NCB Capital, the investment banking arm of National Commercial Bank, Saudi Arabia’s largest bank, believes that Islamic finance, an increasingly important element of the GCC financial sector, is well positioned to lead the way in the region’s pending economic recovery.
Speaking at the World Islamic Banking Conference in Bahrain today, Dr Jarmo Kotilaine, Chief Economist of NCB Capital, said, “Islamic capital markets seem to have performed well in terms of returns compared to conventional markets and they have weathered the current financial crisis well. This is attributed to their inherent ethical and non-speculative nature.”
Dr Kotilaine noted that in 2008, the S&P500, GCC Composite and Europe 350 Composite had worse returns than their Shariah counterparts and that so far this year the performance of the Shariah-compliant indices has been better than the conventional indices.
“The global crisis has to a significant extent been a crisis of leverage and financial complexity. Taken together, the prudent macroeconomic policies of the GCC governments combined with the simplicity of Shariah-compliant finance have acted to lessen the impact and begin to lead the region out of the downturn.”
There are, however, factors that are restraining the growth of Islamic finance including differences in Shariah interpretation, lack of standardization in approaches and a thin secondary and Islamic interbank market. Nevertheless the fact that Islamic finance is effectively an example of principles-based regulation means that investors can take comfort in a high degree of compliance with certain widely-recognized values and principles.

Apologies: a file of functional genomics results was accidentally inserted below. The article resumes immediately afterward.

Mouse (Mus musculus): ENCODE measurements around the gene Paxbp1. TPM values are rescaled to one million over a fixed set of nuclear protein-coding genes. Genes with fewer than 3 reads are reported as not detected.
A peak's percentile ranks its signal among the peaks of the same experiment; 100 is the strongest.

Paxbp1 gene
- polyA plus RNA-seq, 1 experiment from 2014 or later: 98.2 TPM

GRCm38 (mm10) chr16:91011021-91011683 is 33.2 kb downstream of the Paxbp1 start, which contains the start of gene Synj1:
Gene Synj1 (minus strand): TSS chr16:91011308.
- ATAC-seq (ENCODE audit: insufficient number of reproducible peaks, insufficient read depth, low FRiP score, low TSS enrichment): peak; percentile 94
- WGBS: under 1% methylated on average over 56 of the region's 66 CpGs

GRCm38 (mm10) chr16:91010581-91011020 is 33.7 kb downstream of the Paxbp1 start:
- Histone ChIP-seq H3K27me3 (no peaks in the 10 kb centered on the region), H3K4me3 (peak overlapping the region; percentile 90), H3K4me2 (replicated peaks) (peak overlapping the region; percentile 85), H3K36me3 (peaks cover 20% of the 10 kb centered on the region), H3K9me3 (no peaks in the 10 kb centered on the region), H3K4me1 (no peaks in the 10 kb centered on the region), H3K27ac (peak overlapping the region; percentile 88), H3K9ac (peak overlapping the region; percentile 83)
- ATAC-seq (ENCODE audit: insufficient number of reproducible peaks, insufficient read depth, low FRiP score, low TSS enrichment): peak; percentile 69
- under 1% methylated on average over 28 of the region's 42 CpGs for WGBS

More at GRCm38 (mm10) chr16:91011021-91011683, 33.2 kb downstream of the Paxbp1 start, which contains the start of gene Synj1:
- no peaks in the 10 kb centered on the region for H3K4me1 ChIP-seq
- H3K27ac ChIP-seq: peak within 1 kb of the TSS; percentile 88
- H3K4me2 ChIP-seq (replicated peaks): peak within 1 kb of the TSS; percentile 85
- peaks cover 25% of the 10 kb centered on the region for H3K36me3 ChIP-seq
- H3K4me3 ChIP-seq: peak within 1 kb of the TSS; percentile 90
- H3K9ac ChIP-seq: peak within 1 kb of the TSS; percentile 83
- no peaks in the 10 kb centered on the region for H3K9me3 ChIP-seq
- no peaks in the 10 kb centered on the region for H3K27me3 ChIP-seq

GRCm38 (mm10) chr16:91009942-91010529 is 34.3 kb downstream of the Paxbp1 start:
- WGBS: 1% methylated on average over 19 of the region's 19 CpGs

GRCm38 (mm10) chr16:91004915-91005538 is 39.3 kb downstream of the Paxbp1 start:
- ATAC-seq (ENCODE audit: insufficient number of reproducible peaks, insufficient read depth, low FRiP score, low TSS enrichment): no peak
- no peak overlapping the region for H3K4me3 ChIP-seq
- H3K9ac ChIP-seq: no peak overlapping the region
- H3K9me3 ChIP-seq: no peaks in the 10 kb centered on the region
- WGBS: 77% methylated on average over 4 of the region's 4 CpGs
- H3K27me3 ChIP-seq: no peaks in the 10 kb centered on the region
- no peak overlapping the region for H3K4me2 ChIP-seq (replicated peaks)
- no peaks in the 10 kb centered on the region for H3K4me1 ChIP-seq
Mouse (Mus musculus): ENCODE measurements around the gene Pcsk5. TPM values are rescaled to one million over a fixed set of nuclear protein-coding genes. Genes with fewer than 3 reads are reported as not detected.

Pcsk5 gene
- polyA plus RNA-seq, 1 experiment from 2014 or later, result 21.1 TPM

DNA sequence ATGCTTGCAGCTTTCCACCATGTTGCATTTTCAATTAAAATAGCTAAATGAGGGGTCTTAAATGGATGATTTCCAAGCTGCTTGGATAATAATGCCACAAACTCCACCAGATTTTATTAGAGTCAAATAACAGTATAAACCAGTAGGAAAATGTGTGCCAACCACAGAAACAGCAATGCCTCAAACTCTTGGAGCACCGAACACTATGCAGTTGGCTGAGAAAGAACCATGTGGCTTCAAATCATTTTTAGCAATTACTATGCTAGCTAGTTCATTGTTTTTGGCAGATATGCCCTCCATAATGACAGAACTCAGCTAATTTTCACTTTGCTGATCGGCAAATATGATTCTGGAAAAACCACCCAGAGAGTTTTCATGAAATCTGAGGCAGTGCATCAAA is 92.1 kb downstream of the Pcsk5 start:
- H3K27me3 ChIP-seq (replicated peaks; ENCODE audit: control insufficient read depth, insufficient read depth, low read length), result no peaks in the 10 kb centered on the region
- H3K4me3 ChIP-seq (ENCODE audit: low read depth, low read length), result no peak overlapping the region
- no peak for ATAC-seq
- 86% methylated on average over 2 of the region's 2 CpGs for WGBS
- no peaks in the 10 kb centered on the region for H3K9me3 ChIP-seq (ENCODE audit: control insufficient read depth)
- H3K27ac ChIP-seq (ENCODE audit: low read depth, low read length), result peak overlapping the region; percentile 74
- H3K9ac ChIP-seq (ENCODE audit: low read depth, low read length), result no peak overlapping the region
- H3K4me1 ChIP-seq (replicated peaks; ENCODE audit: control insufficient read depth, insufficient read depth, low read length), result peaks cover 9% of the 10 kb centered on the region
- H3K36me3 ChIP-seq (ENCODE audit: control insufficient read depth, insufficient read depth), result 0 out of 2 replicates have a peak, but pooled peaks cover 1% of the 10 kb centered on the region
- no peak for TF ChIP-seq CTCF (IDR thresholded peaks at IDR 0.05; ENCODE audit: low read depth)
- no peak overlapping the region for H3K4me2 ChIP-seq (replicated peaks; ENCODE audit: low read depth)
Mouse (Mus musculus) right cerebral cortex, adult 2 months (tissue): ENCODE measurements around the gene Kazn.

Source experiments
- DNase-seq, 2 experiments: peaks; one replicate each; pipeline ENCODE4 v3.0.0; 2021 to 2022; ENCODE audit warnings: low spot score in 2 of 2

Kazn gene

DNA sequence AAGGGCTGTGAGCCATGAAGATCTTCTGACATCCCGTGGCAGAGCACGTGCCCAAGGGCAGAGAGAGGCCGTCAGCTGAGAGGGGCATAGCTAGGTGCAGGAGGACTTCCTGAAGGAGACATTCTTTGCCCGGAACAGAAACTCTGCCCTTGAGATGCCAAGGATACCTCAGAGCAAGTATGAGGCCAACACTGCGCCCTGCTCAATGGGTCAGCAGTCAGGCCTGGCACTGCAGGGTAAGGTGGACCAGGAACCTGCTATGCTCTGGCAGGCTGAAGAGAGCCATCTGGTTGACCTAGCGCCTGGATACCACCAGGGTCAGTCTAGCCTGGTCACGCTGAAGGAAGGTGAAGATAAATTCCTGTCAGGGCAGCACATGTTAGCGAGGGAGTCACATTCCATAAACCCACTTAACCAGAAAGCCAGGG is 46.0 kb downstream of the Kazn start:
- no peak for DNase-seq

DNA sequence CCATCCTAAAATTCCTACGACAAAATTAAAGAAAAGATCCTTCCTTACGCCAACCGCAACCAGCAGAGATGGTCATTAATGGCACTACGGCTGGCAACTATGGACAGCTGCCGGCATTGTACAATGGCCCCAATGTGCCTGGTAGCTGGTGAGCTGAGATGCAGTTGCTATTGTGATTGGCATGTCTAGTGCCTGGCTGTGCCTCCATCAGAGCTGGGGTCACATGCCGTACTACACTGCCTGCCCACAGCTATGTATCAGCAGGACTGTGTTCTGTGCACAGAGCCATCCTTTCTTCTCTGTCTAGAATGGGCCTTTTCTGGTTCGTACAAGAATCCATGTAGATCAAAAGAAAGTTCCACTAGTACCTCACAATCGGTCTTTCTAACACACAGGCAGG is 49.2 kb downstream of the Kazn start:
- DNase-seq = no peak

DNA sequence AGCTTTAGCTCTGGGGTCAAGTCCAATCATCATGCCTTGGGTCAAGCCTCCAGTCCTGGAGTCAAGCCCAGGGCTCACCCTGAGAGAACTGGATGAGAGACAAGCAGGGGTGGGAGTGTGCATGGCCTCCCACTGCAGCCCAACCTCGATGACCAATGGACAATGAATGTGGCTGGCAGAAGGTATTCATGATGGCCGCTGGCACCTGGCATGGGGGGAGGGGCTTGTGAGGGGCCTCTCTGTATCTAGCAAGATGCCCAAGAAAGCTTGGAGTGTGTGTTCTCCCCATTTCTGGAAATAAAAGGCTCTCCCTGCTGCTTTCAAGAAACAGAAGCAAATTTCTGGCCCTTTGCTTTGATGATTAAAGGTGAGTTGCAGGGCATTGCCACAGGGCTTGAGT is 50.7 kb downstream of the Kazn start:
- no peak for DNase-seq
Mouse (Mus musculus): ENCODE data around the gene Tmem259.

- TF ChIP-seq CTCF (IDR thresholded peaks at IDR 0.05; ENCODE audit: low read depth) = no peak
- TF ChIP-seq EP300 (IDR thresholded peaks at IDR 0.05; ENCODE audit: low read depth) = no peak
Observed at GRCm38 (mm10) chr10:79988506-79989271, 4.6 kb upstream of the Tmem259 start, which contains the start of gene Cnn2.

Dr Kotilaine concluded, “Thanks to aggressive policy responses and the improving global economic environment, the GCC economy is likely to rebound to sharp growth in 2010. Indeed we predict the Saudi Arabian economy will grow by 3.8% in 2010 while the UAE should return to 1.6% growth. Islamic intermediaries are well positioned to capitalize on and drive this recovery.”
Other opinions from NCB Capital’s Economics team can be read at www.ncbc.com.
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